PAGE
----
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Almost Turkey Time

Okay, Boston-area Hounds....you had some great suggestions as to where to procure a yummy/happily raised/local bird last year (we finally decided on Russo's...but only because we were sort of late to the 'table').

Any tips on where the 'must have' birds are waiting to join that Thanksgiving Farm in the sky?

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  1. I'm getting my happy bird from Stillmans. It will be delivered via their booth at the farmer's market near the Charles Hotel on the Sunday before (but you can also pick up from their booths later in the week at Copely or in JP or go to the farm I guess). They were already sold out of their heritage birds weeks ago when I looked into this (and by "I" I mean my awesome girlfriend). Damn! But happy traditional birds are/were still available. http://stillmansfarm.com/turkeys.html

    I also inquired at Savenors and they will be taking orders starting in November (they said three weeks out from Thanksgiving) for turkeys sourced from Bob's Turkey Farm in Lancaster. http://www.bobsturkeyfarm.com/

    1 Reply
    1. re: redelephant

      I've had a Savenors bird in the past, fine. Trying Stillman this year just for something different, looking forward to it.

    2. whole goods carries humungously expensive but very good heirloom birds and Mayflower carries reasonable, excellent, anti-biotic/anti-hormone free birds but neither organic nor local (I think they come from connecticut).

      2 Replies
      1. re: teezeetoo

        do you have to order from mayflower, or can you pretty much roll up a couple days in advance and get one?

        1. re: jgg13

          You are encouraged to order in advance, but I have bought at the last minute. They also have capons which are't the traditional turkey, but are a nice size for a smaller group of people.

      2. Owens Poultry Farm in Needham raises very nice hormone/antibiotic free birds. Call to order.

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        Owens Poultry Farm
        585 Central Ave, Needham, MA 02494

        1. The Meat House in Brookline is taking pre-orders for free range turkeys from Misty Knoll Farms in Vermont ($3.95/lb).

          2 Replies
          1. re: Gabatta

            Everyone at our table declared the 16lb Misty Knoll Turkey the best ever. The 24 hour buttermilk brine probably didn't hurt.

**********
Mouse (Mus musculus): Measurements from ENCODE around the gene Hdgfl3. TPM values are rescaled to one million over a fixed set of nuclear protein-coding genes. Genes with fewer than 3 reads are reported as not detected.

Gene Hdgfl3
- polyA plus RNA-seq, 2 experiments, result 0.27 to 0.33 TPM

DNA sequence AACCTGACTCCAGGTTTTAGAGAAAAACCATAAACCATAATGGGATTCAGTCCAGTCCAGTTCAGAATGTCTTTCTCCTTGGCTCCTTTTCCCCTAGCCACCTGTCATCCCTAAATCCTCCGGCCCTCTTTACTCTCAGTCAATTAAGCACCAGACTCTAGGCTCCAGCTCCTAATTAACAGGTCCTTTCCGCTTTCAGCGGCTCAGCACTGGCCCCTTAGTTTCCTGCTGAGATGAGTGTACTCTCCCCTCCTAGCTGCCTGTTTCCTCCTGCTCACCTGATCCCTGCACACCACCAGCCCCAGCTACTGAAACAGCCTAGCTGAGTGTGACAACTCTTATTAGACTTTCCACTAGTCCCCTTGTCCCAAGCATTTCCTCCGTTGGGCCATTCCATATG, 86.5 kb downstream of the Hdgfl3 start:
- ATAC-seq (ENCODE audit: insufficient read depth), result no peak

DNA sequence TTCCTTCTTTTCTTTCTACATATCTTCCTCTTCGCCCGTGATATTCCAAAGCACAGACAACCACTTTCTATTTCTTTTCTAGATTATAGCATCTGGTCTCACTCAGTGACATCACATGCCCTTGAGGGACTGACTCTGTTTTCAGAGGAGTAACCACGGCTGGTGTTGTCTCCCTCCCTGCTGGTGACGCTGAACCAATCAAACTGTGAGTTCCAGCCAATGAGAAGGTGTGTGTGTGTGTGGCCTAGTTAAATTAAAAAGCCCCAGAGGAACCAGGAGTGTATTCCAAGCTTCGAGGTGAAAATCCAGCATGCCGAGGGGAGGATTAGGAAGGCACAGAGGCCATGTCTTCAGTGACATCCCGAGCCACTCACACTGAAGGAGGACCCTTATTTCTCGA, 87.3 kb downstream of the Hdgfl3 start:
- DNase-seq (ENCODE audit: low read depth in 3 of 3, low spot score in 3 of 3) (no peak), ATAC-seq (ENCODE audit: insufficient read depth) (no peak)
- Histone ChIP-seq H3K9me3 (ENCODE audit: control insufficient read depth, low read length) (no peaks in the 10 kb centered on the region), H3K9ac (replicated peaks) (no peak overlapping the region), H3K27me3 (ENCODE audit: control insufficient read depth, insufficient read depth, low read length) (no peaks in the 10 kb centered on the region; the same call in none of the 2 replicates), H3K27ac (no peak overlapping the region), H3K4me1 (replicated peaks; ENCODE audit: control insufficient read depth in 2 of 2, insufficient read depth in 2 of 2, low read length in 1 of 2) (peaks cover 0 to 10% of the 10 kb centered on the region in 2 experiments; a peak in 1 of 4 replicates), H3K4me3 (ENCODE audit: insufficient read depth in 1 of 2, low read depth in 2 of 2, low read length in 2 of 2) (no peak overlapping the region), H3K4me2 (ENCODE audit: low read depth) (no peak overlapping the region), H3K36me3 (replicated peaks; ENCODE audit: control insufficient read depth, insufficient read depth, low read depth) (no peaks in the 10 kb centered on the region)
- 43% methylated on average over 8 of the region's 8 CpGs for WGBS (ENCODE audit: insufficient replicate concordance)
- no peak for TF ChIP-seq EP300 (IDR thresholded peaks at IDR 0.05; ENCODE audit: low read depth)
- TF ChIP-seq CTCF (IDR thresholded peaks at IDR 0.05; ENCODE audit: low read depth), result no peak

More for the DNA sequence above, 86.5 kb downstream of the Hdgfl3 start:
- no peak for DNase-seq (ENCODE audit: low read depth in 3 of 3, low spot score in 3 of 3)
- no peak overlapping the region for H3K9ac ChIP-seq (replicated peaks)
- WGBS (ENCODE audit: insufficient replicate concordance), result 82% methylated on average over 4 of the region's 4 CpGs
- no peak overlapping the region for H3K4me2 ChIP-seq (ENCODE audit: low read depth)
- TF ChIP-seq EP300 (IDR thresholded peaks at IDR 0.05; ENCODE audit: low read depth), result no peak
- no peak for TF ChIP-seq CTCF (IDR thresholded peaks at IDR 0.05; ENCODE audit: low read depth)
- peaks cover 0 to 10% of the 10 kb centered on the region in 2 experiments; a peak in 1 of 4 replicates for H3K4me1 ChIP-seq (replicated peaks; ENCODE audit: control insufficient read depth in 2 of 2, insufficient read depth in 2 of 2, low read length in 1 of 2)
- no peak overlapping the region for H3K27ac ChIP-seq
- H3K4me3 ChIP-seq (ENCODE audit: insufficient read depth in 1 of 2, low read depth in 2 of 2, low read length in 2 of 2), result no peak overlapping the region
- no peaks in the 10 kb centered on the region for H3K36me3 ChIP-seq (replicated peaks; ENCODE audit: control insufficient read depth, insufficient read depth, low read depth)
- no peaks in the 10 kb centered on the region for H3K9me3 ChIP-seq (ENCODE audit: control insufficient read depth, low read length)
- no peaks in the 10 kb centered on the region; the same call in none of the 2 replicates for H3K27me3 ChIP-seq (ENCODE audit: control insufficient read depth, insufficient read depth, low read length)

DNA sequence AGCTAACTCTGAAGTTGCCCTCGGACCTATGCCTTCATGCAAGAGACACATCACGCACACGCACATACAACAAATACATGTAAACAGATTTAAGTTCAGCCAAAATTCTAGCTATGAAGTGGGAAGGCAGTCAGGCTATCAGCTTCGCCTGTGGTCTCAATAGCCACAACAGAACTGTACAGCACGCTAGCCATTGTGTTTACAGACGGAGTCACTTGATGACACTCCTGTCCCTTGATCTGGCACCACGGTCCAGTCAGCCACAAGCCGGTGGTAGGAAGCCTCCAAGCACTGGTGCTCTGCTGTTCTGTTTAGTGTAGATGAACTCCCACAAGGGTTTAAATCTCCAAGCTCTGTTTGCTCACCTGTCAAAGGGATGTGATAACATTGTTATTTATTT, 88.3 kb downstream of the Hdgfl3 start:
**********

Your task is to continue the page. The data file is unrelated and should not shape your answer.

The Meat House was very civilized for turkey pickup on Wednesday in contrast to the zoo which was Wilson Farms on Tuesday am. At 7:30a, cars were backed up onto the street waiting to get in the lot, and soccer moms were ramming each other with carts to get the first bag of onions. Ahhhh...the holiday spirit washed over me.

            1. re: Gabatta

              Sounds almost as bad as waiting in line at John Dewars for the Christmas beast! We are definitely trying the Meat House this xmas.

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              Meat House
              655 Main St, Walpole, MA 02081

          2. on a slightly different note, anyone know of a place that would let you hunt a wild turkey and then clean it for you? Curious how a really fresh turkey would taste...been doing the catch/eat fresh fish thing lately...

            17 Replies
            1. re: Spike

              The turkey hunting season ended Saturday.
              The 6-day fall turkey season begins on the last Monday in October and continues until the following Saturday. Spring hunt is 4 weeks long. I have a gaggle of about 16 that walk through my yard every morning, a couple look real tasty.

                1. re: justbeingpolite

                  I thought he was talking about the hunters.....

                  1. re: justbeingpolite

                    I should've known better than to post without confirming....
                    Back on subject, I order 3 small fresh kill turkeys from Bongis Turkey Roost in Duxbury.

                    1. re: T.Clark

                      How'd you do that? Bongi's doesn't take preorders on their fresh birds.

                      1. re: CapeCodGuy

                        Huh! Exactly as I posted on your Southern NE thread (http://chowhound.chow.com/topics/7447...) I stand in line and get fresh turkeys at Bongi's the Sunday before Thanksgiving for our family get together.......my wife reminded me of that after I posted this and subsequently told her don't forget to order the birds! For some reason I thought we ordered them, but of course you can only pre-order fully cooked turkeys with the fixins, which I've done many times "out-of-season". Guess that's why I'm confused. Maybe I'll see you in line?